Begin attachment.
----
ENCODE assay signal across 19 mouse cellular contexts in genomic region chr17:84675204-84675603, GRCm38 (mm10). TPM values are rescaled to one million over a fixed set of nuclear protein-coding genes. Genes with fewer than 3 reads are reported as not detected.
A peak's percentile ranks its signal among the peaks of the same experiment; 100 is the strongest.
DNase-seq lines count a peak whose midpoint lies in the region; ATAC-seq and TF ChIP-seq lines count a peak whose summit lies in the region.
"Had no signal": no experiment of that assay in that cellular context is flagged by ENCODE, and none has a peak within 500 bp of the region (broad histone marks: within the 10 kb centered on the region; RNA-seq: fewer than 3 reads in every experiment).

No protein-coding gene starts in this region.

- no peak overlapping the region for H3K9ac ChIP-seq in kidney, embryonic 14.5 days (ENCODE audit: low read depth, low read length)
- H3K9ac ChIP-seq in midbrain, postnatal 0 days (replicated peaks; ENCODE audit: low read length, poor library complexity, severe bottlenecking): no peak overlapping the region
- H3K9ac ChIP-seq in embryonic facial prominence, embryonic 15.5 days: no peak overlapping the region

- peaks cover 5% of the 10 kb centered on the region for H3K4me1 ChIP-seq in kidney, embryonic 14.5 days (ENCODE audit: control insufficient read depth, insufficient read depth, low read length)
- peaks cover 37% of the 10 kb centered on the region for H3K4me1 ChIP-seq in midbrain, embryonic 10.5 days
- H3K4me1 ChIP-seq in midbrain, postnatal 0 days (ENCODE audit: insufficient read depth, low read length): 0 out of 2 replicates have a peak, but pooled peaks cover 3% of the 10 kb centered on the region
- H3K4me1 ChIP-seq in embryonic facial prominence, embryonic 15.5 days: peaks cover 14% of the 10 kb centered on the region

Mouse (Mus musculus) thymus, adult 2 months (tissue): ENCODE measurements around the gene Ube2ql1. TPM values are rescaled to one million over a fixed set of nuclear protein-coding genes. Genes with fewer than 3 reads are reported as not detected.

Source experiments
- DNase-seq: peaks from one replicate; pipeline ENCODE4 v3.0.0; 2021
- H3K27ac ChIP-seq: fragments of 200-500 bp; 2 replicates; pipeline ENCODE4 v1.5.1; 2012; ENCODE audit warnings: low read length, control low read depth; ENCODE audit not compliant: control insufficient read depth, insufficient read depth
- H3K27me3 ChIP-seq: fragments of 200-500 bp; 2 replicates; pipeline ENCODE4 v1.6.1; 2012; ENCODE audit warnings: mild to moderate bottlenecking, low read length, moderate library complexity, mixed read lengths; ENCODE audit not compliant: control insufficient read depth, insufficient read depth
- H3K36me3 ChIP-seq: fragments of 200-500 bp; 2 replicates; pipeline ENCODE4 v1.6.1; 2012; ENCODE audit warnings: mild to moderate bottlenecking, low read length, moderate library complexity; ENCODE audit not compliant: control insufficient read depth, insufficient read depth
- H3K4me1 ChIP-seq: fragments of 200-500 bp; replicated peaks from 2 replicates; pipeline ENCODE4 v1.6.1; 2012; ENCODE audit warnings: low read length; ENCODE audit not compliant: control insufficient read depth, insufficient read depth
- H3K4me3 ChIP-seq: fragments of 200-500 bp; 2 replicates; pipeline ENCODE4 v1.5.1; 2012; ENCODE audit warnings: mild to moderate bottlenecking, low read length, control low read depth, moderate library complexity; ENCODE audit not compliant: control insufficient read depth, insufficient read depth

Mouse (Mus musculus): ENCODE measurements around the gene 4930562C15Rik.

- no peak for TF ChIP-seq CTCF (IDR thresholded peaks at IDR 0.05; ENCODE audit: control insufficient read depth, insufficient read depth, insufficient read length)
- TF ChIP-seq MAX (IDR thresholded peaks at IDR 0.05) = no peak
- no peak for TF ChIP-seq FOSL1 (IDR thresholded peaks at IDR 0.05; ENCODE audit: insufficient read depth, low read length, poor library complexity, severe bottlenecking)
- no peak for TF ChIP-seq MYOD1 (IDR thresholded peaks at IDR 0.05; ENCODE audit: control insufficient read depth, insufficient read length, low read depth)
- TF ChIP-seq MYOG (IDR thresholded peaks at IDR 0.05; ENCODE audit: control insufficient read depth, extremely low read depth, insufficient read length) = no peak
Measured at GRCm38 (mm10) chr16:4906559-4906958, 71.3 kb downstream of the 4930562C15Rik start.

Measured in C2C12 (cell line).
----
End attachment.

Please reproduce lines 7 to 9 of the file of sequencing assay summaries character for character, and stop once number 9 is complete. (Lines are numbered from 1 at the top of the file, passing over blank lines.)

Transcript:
- H3K9ac ChIP-seq in midbrain, postnatal 0 days (replicated peaks; ENCODE audit: low read length, poor library complexity, severe bottlenecking): no peak overlapping the region
- H3K9ac ChIP-seq in embryonic facial prominence, embryonic 15.5 days: no peak overlapping the region

- peaks cover 5% of the 10 kb centered on the region for H3K4me1 ChIP-seq in kidney, embryonic 14.5 days (ENCODE audit: control insufficient read depth, insufficient read depth, low read length)